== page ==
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What to do with the home and other shared property

Some Minnesota residents who are getting a divorce may face particular challenges if they have not traditionally been very involved in the family finances. They might find out that the family is not as well off as they thought, or they may simply lack the skills to untangle the financial situation and make the best decisions moving ahead.

For example, one woman's husband offered her about $50,000 of the retirement account and the house. The mortgage on the house was paid, so this might have seemed like a good deal. On the other hand, the house was big, and it would be costly in terms of utilities and upkeep. An attorney can be helpful in working through the pros and cons of an offer like this.

People in such a situation should also get a credit report. This lets them see whether their spouse has any lines of credit in their name and gives them an idea of what they need to begin to do to separate their credit from their spouse's. Individuals should also know that they might be able to draw Social Security retirement benefits on their former spouse's earnings record.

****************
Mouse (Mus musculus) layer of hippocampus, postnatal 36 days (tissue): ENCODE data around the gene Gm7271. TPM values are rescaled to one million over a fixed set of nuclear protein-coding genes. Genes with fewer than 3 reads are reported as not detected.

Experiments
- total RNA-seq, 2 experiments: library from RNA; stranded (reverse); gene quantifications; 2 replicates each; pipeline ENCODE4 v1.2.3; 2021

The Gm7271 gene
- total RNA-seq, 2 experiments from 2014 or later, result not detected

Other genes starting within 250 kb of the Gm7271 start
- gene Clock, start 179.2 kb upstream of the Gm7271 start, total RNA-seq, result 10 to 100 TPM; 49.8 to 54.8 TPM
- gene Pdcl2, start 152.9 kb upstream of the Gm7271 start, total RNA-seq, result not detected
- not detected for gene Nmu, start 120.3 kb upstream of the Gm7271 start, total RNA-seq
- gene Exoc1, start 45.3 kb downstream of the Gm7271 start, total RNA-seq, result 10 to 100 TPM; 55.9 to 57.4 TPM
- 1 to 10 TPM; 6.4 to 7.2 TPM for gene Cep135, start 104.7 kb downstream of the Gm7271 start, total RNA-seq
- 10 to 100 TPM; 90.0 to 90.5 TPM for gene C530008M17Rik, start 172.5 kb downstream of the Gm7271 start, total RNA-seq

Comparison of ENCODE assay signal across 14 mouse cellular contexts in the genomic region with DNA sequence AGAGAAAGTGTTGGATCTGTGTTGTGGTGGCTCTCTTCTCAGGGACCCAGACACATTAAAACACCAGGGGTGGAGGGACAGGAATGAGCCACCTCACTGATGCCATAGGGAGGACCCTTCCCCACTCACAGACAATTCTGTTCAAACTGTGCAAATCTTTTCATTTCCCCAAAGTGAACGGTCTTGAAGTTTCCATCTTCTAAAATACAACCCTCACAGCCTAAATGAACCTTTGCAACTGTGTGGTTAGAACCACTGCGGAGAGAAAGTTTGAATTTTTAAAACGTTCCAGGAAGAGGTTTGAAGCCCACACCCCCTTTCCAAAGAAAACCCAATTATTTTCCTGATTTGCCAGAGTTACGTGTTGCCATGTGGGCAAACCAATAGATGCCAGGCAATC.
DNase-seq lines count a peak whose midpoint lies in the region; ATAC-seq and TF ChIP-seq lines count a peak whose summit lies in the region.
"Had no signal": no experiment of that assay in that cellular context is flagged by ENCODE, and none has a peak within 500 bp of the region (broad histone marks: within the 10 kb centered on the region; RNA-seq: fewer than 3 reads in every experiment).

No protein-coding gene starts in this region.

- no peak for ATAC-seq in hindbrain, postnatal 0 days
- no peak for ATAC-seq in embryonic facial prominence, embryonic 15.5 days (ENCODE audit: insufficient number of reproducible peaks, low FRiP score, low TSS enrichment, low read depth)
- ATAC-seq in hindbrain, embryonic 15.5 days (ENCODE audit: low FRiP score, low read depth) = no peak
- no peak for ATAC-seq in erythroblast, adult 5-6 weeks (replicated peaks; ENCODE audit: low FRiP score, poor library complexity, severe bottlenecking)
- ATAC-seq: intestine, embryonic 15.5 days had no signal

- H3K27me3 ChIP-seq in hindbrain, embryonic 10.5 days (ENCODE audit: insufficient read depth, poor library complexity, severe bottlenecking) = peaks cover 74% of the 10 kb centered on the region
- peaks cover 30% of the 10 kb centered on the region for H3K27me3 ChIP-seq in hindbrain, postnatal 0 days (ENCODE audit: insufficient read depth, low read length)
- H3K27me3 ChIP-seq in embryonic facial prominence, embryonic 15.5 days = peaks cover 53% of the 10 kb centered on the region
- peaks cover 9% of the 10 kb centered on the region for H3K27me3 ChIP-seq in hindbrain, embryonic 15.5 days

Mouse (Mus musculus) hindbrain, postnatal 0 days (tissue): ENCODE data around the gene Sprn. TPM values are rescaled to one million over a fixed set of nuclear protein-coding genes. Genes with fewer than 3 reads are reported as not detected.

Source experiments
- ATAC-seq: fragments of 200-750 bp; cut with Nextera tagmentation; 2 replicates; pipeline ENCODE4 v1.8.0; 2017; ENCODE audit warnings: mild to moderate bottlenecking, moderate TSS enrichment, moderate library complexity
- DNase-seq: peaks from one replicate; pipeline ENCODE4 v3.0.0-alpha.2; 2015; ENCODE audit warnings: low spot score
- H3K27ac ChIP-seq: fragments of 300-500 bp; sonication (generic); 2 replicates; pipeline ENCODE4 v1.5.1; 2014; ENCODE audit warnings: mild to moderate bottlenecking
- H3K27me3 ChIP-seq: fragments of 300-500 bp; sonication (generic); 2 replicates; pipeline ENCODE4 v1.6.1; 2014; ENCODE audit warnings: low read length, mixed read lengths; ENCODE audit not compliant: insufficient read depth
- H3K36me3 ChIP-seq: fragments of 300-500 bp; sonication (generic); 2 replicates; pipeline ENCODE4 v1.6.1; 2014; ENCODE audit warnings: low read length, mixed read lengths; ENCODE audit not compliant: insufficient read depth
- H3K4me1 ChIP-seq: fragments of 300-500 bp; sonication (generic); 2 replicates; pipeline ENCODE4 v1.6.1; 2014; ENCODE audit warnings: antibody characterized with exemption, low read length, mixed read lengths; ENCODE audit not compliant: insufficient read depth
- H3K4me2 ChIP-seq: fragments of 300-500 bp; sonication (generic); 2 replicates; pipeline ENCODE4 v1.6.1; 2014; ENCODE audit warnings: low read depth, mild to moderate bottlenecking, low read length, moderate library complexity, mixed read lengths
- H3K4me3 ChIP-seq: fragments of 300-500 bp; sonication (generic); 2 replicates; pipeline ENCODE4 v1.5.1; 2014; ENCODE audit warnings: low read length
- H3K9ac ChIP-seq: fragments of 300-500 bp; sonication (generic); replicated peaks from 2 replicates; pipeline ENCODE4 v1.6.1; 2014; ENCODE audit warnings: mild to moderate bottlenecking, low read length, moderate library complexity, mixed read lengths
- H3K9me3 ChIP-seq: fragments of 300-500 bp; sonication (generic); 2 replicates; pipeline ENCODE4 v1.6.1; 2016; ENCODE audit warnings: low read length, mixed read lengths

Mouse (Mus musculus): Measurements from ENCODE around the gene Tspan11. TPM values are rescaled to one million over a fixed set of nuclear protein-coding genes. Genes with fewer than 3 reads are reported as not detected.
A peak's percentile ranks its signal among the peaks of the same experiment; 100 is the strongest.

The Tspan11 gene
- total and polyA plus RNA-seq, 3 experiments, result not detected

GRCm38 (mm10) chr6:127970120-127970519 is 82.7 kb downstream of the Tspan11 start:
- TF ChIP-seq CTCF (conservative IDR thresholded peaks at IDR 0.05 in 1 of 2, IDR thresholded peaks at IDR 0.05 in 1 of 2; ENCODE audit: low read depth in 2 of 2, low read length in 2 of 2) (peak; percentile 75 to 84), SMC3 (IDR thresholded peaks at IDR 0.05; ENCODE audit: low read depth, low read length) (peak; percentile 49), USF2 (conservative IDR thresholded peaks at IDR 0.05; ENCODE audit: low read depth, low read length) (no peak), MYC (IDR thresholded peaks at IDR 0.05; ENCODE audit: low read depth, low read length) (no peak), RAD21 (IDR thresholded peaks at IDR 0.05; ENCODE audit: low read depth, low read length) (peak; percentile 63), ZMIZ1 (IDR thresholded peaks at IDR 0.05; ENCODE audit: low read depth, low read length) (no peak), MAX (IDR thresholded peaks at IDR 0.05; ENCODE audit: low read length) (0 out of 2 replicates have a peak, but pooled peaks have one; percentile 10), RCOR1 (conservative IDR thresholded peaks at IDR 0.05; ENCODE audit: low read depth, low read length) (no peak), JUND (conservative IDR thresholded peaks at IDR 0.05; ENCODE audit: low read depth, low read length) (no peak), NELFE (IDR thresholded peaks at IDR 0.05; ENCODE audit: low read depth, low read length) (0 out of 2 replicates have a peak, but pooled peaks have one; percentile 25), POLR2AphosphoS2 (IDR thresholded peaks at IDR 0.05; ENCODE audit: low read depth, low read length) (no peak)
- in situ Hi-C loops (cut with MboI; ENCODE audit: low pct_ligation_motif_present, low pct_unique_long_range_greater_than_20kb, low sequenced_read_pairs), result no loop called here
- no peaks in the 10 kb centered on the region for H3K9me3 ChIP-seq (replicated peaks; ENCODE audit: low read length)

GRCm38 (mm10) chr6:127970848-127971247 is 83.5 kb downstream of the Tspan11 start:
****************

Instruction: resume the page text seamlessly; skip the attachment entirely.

The first step for a person who is concerned about finances and property division in a divorce should be to get as much information as possible about the family finances. By gathering information on debts, assets and income and taking them to an attorney, an individual might be able to start developing a strategy for financial stability. Tax returns, investment paperwork and bank statements might be among the documents needed. People should also keep in mind that there are laws governing division of property in a divorce that an attorney can explain.

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